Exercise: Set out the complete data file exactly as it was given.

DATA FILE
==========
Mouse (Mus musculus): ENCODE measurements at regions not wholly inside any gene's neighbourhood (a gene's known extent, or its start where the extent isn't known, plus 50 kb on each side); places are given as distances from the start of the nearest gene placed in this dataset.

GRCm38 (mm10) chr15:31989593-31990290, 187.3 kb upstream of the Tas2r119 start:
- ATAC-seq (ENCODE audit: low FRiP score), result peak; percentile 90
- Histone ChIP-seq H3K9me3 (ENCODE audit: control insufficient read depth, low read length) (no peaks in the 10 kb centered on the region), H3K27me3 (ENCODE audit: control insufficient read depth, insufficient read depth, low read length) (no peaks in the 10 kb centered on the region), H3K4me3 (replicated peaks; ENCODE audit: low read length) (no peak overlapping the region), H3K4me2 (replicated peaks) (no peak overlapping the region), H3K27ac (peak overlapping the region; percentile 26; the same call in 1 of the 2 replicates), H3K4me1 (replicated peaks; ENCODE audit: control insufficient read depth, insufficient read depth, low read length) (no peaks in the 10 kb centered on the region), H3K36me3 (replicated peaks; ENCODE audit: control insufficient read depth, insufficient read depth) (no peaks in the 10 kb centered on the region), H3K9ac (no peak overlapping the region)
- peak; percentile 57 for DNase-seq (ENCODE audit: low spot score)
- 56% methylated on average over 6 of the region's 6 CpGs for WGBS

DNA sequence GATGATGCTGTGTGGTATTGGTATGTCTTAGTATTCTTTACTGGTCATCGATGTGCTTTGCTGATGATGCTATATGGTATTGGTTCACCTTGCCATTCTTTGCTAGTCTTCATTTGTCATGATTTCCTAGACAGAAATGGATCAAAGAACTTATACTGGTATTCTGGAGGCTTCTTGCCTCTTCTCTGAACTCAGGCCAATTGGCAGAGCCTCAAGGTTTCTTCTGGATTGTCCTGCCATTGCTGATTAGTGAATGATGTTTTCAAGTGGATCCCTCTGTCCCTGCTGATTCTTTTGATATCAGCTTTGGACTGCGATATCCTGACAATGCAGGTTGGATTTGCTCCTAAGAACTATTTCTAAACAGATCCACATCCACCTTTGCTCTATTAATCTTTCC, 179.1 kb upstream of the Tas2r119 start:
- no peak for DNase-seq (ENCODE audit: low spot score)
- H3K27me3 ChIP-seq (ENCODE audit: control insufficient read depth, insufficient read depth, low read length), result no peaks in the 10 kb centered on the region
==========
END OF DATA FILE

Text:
Mouse (Mus musculus): ENCODE measurements at regions not wholly inside any gene's neighbourhood (a gene's known extent, or its start where the extent isn't known, plus 50 kb on each side); places are given as distances from the start of the nearest gene placed in this dataset.

GRCm38 (mm10) chr15:31989593-31990290, 187.3 kb upstream of the Tas2r119 start:
- ATAC-seq (ENCODE audit: low FRiP score), result peak; percentile 90
- Histone ChIP-seq H3K9me3 (ENCODE audit: control insufficient read depth, low read length) (no peaks in the 10 kb centered on the region), H3K27me3 (ENCODE audit: control insufficient read depth, insufficient read depth, low read length) (no peaks in the 10 kb centered on the region), H3K4me3 (replicated peaks; ENCODE audit: low read length) (no peak overlapping the region), H3K4me2 (replicated peaks) (no peak overlapping the region), H3K27ac (peak overlapping the region; percentile 26; the same call in 1 of the 2 replicates), H3K4me1 (replicated peaks; ENCODE audit: control insufficient read depth, insufficient read depth, low read length) (no peaks in the 10 kb centered on the region), H3K36me3 (replicated peaks; ENCODE audit: control insufficient read depth, insufficient read depth) (no peaks in the 10 kb centered on the region), H3K9ac (no peak overlapping the region)
- peak; percentile 57 for DNase-seq (ENCODE audit: low spot score)
- 56% methylated on average over 6 of the region's 6 CpGs for WGBS

DNA sequence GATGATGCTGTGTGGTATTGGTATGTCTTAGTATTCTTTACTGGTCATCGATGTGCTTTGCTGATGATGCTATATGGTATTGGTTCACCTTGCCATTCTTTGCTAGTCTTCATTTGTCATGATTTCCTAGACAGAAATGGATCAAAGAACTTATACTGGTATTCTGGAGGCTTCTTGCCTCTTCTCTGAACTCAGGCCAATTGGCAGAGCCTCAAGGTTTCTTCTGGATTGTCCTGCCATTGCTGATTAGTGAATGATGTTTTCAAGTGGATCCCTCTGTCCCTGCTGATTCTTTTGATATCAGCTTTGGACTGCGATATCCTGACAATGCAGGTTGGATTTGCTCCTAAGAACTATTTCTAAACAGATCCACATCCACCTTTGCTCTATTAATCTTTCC, 179.1 kb upstream of the Tas2r119 start:
- no peak for DNase-seq (ENCODE audit: low spot score)
- H3K27me3 ChIP-seq (ENCODE audit: control insufficient read depth, insufficient read depth, low read length), result no peaks in the 10 kb centered on the region